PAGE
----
Connecting business with education helps build workforce

March 12, 2018

This piece is presented by the Sioux Falls Development Foundation.

Lon Hird, director of industry relations at Southeast Technical Institute, works with business and industry partners to determine needs for academic programming, customized training and apprenticeship/internship opportunities. A member of the STI team since 1998, Hird develops and directs corporate education programs and works to improve local services that provide technical assistance to business and industry for creating custom training programs.

STI is a vital partner in the regional effort to build the talent pool. What are the programs happening right now that you believe are crucial to workforce development?

Every academic program at Southeast Tech is vital to the development of workforce in its respective industry. Having said that, I believe the most important programs being developed right now are those that involve direct interaction with our industry partners.

President (Robert) Griggs has implemented a series of Sector Breakfasts. These events have generated a tremendous amount of interaction and dialog between various industry groups and Southeast Tech. These conversations have fostered new relationships, opened numerous doors and have directly resulted in several new initiatives that have positively impacted enrollment this past fall and spring semester.

Why is the relationship between education and industry more important than ever?

We have all heard about the skills-gap issue over the last several years. That gap is only going to close if we develop a highly functional connection between the organizations requiring specific skills and the organizations that can help develop those skills. This, by necessity, brings education and industry to the same table.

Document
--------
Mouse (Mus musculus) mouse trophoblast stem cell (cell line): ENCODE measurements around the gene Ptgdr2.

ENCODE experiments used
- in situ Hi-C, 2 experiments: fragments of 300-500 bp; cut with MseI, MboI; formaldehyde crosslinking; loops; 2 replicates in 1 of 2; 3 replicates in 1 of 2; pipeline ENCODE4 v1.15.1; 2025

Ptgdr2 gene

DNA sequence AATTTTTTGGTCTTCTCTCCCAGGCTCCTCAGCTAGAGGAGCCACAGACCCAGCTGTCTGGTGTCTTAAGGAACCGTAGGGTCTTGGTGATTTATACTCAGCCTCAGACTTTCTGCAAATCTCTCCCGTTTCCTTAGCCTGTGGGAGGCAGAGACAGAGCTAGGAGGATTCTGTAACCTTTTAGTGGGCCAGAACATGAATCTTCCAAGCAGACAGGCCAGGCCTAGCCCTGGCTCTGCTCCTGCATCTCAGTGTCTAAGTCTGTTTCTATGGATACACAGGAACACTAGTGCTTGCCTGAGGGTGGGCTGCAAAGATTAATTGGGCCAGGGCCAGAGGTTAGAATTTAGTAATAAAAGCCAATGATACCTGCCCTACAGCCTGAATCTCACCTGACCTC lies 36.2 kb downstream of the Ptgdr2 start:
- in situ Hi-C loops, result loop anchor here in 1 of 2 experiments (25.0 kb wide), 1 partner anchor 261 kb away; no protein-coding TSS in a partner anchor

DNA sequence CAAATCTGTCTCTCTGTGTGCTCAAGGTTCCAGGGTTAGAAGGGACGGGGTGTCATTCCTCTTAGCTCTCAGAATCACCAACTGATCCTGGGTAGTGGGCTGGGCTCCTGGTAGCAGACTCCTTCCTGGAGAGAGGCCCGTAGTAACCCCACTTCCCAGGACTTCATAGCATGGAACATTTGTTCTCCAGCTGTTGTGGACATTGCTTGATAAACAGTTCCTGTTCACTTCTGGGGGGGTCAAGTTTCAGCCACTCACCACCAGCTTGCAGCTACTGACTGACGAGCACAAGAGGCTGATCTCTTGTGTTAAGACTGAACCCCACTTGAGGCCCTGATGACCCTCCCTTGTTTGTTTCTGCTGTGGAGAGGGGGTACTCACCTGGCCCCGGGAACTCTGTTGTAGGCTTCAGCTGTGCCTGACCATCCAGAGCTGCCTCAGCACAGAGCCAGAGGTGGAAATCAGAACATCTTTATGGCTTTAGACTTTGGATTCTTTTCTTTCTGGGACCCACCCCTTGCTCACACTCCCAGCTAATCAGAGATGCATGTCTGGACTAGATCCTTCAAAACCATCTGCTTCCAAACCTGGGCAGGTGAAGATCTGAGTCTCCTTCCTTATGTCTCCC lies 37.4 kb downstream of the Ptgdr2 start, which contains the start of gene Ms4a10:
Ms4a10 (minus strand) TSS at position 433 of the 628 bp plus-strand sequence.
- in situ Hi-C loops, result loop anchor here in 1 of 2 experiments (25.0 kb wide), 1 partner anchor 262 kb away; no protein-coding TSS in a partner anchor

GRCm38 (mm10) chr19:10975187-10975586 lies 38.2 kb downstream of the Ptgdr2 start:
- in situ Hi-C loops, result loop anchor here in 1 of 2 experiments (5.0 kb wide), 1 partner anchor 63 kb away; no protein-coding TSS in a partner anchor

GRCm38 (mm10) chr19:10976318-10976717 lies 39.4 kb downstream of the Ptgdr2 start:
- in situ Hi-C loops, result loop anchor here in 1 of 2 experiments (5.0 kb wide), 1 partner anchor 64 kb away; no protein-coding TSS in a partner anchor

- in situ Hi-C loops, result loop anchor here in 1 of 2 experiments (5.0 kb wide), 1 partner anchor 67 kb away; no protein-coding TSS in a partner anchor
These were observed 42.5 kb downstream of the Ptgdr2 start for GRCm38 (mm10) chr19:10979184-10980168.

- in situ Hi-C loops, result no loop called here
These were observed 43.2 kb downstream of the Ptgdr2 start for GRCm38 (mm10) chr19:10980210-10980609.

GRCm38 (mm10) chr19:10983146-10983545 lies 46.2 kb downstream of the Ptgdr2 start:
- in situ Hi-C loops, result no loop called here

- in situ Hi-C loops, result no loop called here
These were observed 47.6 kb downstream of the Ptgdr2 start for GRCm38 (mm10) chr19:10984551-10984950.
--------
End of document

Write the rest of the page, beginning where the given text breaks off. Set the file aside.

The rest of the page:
One of the challenges in any educational system is the delivery of talents and skills that are relevant to the current workforce needs. Educational systems must maintain a constant connection and dialog with employers to ensure that the material being delivered is current and of value.

Employers also must engage the educational system in order to provide meaningful input and allow students exposure through industry-led experiences such as tours, job shadows, internships and apprenticeships.

What makes the Sioux Falls regional labor market unique?

The obvious answer is the less than 3 percent unemployment. This, however, does not tell the full story in terms of overall workforce. The Sioux Falls economy is very diverse. While agriculture is the primary economic engine in South Dakota, Sioux Falls has significant impact from financial services, manufacturing, transportation and tourism as well.

However, Sioux Falls also enjoys far more human resource diversity than some other markets. This presents tremendous opportunity to engage communities of new Americans and develop the talents and abilities of those who are not yet realizing their full potential.

 What can businesses do to be agents for change in building a workforce for the future? 

I think there are two key factors here: First, companies need to engage potential employees earlier in the educational process than ever before. I tell employers all the time that if the recruiting process is started in the four of five months before a student graduates, they are probably too late. Many of Southeast Tech’s students are working in their chosen field long before graduation. Because of this, employers have to begin the recruiting and relationship-building process early in the educational career of the prospective employee.

Second, employers need to be actively involved in the development of talent. This can happen in a number of ways, but the more relationship building that a company is doing, the more successful they will be at recruiting. This may mean taking an equity stake in the education of a prospective employee. It may also mean hiring an employee into an entry-level position with the intent of training and developing that person for a specific, higher-level position.

What brought you to Sioux Falls — and kept you here?

I was a nontraditional student and, after completing my degree, was recruited by a manufacturer in Sioux Falls. As my wife was from Minnesota and I grew up in North Dakota, it was a good geographical compromise for us. We both found excellent employment opportunities in the area and, within a year of relocating, bought our first house.

Since that time, opportunities have presented themselves that allowed us to grow and prosper. Sioux Falls has really become our home and has been very good to us as professionals, consumers and neighbors.

To see more workforce development strategies, read the latest edition of WIN: Workforce Information Now from the Sioux Falls Development Foundation.

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Connecting business with education helps build workforce

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